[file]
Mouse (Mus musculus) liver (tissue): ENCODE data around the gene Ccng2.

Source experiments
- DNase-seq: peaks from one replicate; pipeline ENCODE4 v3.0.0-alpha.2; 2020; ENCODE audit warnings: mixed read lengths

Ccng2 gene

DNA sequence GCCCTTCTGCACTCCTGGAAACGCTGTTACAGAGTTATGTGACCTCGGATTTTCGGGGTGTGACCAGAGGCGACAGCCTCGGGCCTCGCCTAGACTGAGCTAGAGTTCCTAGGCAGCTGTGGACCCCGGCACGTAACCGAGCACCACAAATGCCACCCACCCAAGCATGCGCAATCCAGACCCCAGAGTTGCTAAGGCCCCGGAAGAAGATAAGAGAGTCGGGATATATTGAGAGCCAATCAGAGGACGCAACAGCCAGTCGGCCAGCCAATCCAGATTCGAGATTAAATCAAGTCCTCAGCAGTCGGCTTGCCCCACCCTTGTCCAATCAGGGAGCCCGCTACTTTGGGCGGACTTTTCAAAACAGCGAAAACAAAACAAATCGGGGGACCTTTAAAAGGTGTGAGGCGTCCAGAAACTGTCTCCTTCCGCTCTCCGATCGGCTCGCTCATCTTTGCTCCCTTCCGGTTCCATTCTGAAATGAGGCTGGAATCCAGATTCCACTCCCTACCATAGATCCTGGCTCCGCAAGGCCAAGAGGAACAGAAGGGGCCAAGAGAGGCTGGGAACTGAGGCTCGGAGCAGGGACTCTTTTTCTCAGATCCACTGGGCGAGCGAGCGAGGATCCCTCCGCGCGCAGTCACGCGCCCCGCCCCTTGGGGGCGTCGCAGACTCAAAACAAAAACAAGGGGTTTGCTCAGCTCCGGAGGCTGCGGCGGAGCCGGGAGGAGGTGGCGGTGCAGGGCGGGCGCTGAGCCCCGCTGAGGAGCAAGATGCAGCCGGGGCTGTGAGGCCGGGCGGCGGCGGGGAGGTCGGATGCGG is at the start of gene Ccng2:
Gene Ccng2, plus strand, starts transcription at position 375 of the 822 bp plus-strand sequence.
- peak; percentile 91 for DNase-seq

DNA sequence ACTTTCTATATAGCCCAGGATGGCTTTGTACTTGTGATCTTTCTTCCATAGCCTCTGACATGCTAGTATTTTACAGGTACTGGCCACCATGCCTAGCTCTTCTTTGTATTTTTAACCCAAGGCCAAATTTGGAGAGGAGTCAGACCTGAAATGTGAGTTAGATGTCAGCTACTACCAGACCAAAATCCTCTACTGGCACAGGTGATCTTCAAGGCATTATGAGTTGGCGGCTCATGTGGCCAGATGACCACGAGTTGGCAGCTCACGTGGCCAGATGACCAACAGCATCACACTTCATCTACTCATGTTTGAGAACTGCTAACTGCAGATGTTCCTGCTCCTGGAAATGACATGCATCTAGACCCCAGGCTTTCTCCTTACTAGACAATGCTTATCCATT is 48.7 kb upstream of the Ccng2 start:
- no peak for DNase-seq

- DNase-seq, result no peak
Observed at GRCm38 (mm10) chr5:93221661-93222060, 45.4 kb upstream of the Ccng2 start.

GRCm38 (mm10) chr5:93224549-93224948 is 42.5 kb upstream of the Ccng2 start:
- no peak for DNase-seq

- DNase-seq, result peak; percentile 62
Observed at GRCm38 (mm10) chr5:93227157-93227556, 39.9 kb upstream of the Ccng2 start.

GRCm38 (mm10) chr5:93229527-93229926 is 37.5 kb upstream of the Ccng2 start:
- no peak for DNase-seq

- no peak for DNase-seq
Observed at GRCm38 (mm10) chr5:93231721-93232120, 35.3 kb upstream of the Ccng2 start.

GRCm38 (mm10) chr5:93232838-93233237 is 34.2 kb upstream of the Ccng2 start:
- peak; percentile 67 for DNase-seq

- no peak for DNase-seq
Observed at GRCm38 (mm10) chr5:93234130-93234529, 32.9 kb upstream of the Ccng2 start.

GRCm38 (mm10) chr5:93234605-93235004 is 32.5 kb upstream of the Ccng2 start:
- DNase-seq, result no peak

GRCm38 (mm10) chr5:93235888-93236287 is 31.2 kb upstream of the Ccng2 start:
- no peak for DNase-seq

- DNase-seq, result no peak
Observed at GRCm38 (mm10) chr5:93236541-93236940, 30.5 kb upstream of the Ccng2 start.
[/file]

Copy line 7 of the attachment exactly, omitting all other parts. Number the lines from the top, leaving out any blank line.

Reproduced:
- peak; percentile 91 for DNase-seq